Strategy, vision and purpose are not new inventions. Once upon a time people were in charge of their own work. Although it was mostly manual toil, people could take pride in their labour which brought satisfaction. With industrialisation labour became a commodity ruled by management. Management fads come and go but there is an underlying trend towards being ever more agile, ever quicker to respond, ever smarter – and ever more superficial. It is a trend that might make work meaningless, as people are increasingly motivated by extrinsic reward rather than the intrinsic value they create. Although everyone needs meaning in their life and their work, they may well find their work de-meaned to the point of being totally meaningless and the quality of their life suffers in consequence.
Somehow we need to find the way to make work more rewarding and meaningful. It is not too difficult, provided we are prepared to resist the relentless power of Mammon. This is the role of management in general and of HR in particular.
Meaning and significance
What is the meaning in anything? Isn’t meaning related to intention? Someone offers me food but if I am not hungry it is a useless gesture. If I intend to eat, my mind will map opportunities and costs so that it can navigate towards action. Consciously or unconsciously, it assigns meaning according to its intentions. Only when I entertain higher aspirations might I find deeper satisfaction. Here is how it works.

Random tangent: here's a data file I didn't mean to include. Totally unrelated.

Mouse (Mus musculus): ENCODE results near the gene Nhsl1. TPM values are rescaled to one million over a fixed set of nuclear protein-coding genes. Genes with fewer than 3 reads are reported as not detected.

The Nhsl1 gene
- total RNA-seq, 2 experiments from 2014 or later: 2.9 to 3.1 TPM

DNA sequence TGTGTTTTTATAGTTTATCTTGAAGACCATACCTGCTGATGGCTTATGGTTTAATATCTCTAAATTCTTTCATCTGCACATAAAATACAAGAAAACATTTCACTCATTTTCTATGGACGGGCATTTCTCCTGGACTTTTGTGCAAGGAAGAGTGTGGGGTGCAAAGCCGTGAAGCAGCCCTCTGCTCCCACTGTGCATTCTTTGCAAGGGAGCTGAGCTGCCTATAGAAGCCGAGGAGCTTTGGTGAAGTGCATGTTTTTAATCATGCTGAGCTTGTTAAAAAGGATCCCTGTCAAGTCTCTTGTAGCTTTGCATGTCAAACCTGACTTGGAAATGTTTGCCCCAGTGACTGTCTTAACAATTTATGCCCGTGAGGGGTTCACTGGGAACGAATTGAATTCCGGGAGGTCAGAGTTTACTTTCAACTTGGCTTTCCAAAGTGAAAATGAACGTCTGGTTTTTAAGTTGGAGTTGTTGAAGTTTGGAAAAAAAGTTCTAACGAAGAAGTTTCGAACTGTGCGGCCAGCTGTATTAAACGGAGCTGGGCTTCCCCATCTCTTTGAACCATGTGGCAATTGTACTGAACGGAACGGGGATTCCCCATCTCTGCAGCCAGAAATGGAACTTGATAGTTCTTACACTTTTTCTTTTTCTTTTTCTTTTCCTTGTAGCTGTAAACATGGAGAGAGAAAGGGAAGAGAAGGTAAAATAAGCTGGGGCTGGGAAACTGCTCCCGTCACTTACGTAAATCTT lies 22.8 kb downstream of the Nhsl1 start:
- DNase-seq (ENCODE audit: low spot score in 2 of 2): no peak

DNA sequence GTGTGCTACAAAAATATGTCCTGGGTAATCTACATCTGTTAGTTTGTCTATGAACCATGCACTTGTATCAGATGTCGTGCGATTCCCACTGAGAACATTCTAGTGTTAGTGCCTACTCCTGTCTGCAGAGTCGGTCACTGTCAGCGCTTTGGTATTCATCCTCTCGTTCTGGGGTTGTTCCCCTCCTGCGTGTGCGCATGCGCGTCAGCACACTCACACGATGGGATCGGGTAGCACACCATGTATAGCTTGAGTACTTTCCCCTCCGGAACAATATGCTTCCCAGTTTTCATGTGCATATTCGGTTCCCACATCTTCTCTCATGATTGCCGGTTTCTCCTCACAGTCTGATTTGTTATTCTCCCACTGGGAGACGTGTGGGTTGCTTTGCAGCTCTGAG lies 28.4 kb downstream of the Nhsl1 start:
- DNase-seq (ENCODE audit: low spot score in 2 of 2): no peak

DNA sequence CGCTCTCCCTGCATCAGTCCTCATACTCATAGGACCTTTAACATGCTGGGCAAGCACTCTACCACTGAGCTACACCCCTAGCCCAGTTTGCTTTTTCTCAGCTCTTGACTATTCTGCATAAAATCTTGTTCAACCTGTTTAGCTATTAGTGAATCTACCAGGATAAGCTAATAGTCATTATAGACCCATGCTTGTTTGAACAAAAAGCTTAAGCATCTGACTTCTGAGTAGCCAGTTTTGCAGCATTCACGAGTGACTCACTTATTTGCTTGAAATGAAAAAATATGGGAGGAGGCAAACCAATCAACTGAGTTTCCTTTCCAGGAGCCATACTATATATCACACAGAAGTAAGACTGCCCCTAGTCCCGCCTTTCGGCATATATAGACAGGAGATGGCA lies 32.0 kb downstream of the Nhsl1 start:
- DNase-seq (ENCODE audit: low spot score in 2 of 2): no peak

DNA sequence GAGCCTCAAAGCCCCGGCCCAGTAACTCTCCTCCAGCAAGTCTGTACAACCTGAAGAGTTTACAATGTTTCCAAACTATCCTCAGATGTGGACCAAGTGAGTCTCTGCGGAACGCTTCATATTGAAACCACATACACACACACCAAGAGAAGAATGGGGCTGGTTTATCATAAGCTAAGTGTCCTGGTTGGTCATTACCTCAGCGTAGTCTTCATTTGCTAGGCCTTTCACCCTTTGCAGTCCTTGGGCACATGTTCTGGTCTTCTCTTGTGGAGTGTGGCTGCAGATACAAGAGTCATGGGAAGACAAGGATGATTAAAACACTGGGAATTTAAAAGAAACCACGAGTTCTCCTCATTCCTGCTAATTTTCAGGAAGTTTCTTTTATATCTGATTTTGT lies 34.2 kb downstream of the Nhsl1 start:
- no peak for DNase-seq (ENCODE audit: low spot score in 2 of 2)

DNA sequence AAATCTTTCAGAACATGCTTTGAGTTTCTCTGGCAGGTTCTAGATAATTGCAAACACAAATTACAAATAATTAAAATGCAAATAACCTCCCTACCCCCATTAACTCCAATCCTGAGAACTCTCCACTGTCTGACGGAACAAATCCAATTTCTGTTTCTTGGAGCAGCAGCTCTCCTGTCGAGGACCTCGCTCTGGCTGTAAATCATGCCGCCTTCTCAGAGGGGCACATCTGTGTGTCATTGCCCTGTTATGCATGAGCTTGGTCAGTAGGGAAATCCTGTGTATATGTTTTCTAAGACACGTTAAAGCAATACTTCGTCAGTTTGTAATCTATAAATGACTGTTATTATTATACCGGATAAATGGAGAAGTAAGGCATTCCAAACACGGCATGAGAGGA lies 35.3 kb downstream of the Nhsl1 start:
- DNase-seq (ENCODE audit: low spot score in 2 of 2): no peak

In the nature of things, every action has a What, How and Why. Often in ordinary life we fail to distinguish between these three and, losing sight of Why and How, we get caught up in What. As we succumb to the What of things we become more thing-like ourselves – and one day may wake up to the fact that we are living increasingly meaningless lives. Media and advertising manipulate our desires so that What we want is ever more stuff. We want titillation and instant gratification to prevent us feeling bored. This is the trap of materialism. Therefore we unwittingly become mere parts in a machine.
Let’s unpack it a bit.
Inner triad – What, How and Why
Inwardly humans (and maybe any intelligent being) develop the basic triad we label as Function (skill and knowledge), Being (or capacity – an emotional war zone) and Will (Intent to achieve a future state). In so far as we can become increasingly conscious of this triadic relationship, we become more of what we can be. As we do so the triad expands and with it our capability.
These days we tend to equate development with skills and knowledge because they can be trained and measured. However, our inner capacity increases with experience, provided we get it. Our will grows through our voluntary response to appropriate challenges. This all works better as you begin to understand it and moderate the interactions between the three.